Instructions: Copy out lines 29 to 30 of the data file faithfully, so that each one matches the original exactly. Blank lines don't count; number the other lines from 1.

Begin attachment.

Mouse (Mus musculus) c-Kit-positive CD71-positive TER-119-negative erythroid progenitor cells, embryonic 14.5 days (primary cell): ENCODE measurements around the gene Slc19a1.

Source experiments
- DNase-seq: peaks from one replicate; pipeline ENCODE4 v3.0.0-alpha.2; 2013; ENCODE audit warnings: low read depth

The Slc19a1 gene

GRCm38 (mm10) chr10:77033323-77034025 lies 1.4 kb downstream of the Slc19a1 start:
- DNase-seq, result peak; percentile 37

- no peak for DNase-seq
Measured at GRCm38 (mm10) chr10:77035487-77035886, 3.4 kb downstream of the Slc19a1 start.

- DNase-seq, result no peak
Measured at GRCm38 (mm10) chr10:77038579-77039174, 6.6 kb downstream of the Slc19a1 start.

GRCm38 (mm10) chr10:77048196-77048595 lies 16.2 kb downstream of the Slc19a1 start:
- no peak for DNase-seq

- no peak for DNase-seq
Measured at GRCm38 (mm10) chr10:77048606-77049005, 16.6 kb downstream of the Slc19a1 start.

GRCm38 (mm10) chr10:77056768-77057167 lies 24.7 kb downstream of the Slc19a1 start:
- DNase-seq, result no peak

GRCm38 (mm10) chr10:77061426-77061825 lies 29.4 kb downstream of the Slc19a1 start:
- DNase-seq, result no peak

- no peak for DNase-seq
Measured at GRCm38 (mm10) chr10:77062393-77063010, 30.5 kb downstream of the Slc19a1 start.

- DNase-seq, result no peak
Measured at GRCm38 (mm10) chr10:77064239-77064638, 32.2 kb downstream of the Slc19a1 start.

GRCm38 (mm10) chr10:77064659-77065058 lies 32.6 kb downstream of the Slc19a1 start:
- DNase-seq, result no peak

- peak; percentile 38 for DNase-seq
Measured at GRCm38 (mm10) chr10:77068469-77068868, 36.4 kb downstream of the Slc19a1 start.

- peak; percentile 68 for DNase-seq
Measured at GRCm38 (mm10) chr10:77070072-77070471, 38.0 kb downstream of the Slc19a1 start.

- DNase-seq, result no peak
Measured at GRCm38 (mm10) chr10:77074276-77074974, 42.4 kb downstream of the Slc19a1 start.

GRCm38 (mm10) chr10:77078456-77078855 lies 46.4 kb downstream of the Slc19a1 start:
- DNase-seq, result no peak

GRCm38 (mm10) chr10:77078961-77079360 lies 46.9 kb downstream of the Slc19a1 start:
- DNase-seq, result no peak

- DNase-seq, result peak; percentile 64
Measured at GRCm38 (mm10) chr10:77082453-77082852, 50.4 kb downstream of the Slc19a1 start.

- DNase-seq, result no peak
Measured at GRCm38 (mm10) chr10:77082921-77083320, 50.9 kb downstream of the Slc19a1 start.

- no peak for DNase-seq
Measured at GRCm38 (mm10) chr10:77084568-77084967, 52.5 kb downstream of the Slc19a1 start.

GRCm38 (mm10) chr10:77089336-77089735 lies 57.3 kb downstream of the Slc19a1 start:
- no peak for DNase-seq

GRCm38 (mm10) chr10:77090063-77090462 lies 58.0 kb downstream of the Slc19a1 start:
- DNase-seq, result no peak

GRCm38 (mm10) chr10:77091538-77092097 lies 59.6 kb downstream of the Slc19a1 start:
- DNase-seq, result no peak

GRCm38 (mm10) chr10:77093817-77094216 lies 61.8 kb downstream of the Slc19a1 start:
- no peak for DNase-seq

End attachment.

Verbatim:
- DNase-seq, result no peak
Measured at GRCm38 (mm10) chr10:77074276-77074974, 42.4 kb downstream of the Slc19a1 start.